I goes to draw me pistol for she'd stole away me rapier,
but a prisoner I was taken I couldn't shoot the water.

They put me into jail with a judge all a writin'
For robbing Colonel Farrell on Gilgarry Mountain.
But they didn't take me fists so I knocked the jailer down,
And bid a farewell to this tight fisted town.

I'd like to find me brother the one that's in the army,
I don't know where he's stationed in Cork or in Killarney.
Together we'd go roving o'r the mountains of Killkenney,
And I swear he'd treat me better than me darling' sporting Jenny.

There's some takes delight in the carriages and rolling,
Some takes delight in the hurley or the bowlin'.
But I takes delight in the juice of the barley,
Courting pretty maids in the mourning oh so early.


If You're Irish Come into the Parlor

In sweet Lim'rick Town, they say,
Lived a chap named Patrick John MoIIoy.
Once he sailed to U.S.A.
His luck in foreign parts he thought he'd try.
Now he's made his name, and is a wealthy man,
He put a bit away for a rainy day;
So if you gaze upon
The house of Patrick John,
You'll find a notice that goes on to say:


If you're Irish come into the parlour,
There's a welcome there for you;
If your name is Timothy or Pat,
So long as you come from Ireland,
There's a welcome on the mat,
If You come from the Mountains of Mourne,
Or Killarney's lakes so blue,
We'll sing you a song and we'll make a fuss,
Whoever you are you are one of us,
If you're Irish, this is the place for you!

Patrick loved the girl he wed,
But he could not stand his Ma-n-aw,
Once with joy he turned quite red,
When she got into trouble thro' her jaw.
Six police they had to take her to the Court,
She was informed a month she would have to do,
So Patrick quickly wrote
Up to the Judge a note
Explaining, "Sir, I'm much obliged to you!"


Muirsheen Durkin

In the days I went a courtin', I was never tired resortin'
To the alehouse and the playhouse or many a house beside,
I told me brother Seamus l'd go off and go right famous
And before l'd return again l'd roam the world wide.


So goodbye Muirsheen Durkin, l'm sick and tired of working,
No more I'll dig the praties, no longer I'll be fool.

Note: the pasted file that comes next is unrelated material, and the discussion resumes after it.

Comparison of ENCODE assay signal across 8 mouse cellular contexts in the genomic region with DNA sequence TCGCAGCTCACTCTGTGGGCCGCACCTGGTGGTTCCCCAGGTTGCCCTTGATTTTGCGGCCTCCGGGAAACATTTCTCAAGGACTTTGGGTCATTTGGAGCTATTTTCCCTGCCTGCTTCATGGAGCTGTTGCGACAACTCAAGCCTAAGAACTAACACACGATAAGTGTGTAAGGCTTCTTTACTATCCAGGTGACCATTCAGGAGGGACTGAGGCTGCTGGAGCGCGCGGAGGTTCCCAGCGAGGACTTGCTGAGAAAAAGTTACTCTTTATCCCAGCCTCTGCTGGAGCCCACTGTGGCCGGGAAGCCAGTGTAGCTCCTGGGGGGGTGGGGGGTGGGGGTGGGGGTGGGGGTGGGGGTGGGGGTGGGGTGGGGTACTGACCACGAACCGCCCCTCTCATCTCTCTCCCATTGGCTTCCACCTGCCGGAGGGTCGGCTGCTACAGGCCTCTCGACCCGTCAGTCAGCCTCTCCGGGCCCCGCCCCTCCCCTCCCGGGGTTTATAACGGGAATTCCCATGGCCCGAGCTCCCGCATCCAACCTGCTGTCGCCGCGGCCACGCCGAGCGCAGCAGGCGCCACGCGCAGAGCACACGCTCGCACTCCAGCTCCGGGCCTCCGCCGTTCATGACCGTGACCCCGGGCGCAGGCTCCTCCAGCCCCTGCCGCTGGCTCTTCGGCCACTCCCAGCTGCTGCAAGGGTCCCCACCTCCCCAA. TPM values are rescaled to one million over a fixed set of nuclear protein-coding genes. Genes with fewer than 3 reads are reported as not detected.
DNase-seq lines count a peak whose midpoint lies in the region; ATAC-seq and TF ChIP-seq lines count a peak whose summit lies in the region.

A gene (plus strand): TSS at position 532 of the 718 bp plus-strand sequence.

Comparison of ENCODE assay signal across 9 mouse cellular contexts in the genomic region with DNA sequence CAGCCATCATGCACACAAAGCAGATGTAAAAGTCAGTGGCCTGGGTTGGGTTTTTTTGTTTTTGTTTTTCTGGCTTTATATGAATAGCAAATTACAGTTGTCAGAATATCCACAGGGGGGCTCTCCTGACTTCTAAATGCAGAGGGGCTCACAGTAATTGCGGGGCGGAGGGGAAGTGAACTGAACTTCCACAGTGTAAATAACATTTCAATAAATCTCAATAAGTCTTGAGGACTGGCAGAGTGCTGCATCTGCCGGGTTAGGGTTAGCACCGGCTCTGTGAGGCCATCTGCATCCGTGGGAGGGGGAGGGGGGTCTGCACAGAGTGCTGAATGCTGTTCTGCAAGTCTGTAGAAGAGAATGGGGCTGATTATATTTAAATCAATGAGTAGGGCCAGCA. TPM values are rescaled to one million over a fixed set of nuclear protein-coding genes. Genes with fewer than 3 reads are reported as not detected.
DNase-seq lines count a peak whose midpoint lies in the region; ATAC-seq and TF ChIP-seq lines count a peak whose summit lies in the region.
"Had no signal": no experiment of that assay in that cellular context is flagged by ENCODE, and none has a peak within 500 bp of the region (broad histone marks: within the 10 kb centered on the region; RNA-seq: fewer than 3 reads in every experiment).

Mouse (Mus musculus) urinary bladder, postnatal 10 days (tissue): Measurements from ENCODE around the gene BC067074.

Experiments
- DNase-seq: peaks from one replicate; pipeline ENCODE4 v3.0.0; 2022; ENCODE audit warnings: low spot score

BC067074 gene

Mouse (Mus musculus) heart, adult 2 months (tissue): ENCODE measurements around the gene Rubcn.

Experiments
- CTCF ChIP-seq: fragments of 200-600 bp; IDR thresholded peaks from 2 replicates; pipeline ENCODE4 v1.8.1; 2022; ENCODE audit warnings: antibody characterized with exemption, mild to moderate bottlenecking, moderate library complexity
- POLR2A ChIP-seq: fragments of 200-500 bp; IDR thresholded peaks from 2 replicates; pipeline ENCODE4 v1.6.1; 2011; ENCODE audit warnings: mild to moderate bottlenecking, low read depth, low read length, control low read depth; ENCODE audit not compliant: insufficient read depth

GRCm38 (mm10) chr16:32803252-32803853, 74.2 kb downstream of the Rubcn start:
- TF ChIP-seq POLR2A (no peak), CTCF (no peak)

For as sure as me name is Carney
I'll be off to California, where instead of diggin' praties
I'll be diggin'lumps of gold.

I've courted girls in Blarney, in Kanturk and in Killarney
In Passage and in Queenstown, that is the Cobh of Cork.
But goodbye to all this pleasure, for l'm going to take me leisure
And the next time you will hear from me
Will be a letter from New York,


Goodbye to all the boys at home, l'm sailing far across the foam
To try to make me fortune in far America,
For there's s gold and money plenty for the poor and gentry
And when I come back again I never more will stray,


Red is the Rose

Red is the rose that in yonder garden grows,
And fair is the lily of the valley;
Clear is the water that flows from the Boyne
But my love is fairer than any.

Come over the hills, my bonny Irish lass
Comer over the hills to your darling;
You choose the rose, love, and I'll make the vow
And I'll be your true love forever.

'Twas down by Killarney's green woods that we strayed
And the moon and the stars they were shining;
The moon shone its rays on her locks of golden hair
And she swore she'd be my love forever.

It's not for the parting tht my sister pains
It's not for the grief of my mother,
"Tis all for the loss of my bonny Irish lass
That my heart is breaking forever.


The Sea Around Us

(Domenick Behan)

They say that the lakes of Killarney are fair
That no stream like the Liffey can ever compare,
If it's water you want, you'll find nothing more rare
Than the stuff they make down by the ocean.